Afritopic: What was the reaction of the record companies, the press and the public to the song?

Adé: The first couple of record companies we approached refused us with the usual argument that the song is too afro-centric and somewhat rebellious. With a great deal of effort and networking, a record company finally accepted to buy in. The managers of the record company were fascinated by the beat and the big names like Xavier Naidoo that participated in the project. We shot a music video to the song and approached amongst other music media, MTV. To our surprise, MTV found the video very good and even decided to power-rotate it. At that time, only the videos of two international artists namely Madonna and Ricky Martin enjoyed the privilege of power-rotation. The video was already rotating two weeks before the release of the single and mouth-to-mouth advertising eventually made the release very successful. The single was climbing up the charts within a short period after the release. VIVA did not want to loose out and decided to show the video on its channel. The focus was primarily on the music and not on the ethnicity of the group. The group was getting media attention while the message of the lyrics was spreading across to all boundaries. We decided to respond as a group to the enquiries we received through the media and called the first Black Conference. It was there that it happened. What we were not expecting happened. All of a sudden, the focus of most of the German journalist at the conference turned to our ethnic background. The atmosphere of the conference heated up in the first thirty minutes. We were accused and attacked of being pro black, afro-centric, propagating for black empowerment and separatism. The journalists were getting almost out of control with their accusations, when a German woman stood up, turned to us and said in a soft tone: “ Excuse me, in the name of all my colleagues that are present here, I would like to formally apologize to you. Never in my 20 years in journalism have I experienced a situation like this; where people have to justify why they do what they are doing. What I witness here is very hostile and it is necessary that you continue to do what you are doing. There is still a lot to do in this society regarding this issue”. With that, the attendees calmed down and began an interactive discussion. The incident reveals the latent fear of the Black man that still exists in this society. It is a phenomenon we have to deal with.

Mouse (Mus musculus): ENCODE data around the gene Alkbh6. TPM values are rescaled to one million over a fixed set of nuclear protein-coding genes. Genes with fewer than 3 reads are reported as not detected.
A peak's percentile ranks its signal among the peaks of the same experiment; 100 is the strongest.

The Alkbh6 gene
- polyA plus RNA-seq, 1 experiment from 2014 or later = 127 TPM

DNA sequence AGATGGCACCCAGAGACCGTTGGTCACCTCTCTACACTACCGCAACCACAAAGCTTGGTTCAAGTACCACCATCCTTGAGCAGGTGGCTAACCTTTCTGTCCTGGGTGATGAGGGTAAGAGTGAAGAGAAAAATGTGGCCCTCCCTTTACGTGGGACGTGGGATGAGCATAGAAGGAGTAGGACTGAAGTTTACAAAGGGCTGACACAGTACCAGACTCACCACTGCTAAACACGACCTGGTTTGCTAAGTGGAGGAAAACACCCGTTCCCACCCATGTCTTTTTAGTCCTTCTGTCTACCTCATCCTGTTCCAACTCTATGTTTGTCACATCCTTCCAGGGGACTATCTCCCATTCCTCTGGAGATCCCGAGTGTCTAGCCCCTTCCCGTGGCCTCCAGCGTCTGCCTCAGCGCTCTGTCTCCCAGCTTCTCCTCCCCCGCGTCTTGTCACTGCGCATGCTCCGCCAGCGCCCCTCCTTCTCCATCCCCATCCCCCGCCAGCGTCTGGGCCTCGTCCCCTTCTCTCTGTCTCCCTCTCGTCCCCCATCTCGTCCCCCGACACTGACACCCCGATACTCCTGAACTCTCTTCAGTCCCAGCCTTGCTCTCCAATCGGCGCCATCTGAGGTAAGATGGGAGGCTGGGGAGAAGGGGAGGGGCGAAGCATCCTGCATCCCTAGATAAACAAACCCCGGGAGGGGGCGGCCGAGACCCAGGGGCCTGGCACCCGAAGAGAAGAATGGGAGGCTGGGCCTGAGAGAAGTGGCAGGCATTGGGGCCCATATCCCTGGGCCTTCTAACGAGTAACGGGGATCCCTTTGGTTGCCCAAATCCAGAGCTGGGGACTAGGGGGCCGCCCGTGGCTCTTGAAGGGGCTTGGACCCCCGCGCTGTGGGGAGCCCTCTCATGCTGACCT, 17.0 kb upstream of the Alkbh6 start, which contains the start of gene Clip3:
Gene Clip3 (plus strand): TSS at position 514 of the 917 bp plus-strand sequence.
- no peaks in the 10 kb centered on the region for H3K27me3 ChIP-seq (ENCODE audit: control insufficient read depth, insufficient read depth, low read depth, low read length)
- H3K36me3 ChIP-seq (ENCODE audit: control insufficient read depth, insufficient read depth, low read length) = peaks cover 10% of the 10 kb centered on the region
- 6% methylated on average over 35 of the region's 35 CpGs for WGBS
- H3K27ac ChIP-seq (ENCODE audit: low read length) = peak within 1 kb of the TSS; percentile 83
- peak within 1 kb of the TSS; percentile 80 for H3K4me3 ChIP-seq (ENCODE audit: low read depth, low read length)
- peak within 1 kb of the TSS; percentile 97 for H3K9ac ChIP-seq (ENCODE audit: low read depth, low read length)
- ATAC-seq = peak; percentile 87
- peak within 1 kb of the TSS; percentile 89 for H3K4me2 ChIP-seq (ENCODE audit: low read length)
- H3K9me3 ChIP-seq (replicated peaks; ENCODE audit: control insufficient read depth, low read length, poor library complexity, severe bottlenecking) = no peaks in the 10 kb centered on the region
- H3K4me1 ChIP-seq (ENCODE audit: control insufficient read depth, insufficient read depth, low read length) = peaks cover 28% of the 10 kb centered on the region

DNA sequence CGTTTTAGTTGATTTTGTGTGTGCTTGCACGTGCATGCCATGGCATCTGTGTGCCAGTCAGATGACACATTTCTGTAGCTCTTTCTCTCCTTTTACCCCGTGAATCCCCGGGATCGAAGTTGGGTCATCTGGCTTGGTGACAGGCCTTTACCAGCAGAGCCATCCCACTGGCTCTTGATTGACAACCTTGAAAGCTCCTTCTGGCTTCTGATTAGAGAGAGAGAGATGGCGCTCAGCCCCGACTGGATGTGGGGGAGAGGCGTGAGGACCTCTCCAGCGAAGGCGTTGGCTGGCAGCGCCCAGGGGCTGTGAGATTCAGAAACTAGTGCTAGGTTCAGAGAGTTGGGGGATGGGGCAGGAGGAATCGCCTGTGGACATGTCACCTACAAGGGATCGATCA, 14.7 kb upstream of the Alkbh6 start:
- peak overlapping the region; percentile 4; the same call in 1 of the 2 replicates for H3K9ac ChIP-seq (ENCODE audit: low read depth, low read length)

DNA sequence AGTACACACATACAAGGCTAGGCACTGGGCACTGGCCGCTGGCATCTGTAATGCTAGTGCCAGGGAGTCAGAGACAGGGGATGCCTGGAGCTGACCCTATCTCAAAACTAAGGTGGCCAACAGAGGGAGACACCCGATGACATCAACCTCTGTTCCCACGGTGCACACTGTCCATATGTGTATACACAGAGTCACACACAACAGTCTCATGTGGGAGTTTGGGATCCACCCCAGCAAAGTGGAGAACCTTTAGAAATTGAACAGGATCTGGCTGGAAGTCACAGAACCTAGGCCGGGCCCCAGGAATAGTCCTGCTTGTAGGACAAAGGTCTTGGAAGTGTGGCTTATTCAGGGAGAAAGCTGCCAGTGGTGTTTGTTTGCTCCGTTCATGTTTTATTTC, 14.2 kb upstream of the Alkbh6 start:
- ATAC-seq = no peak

Afritopic: How did the single sell?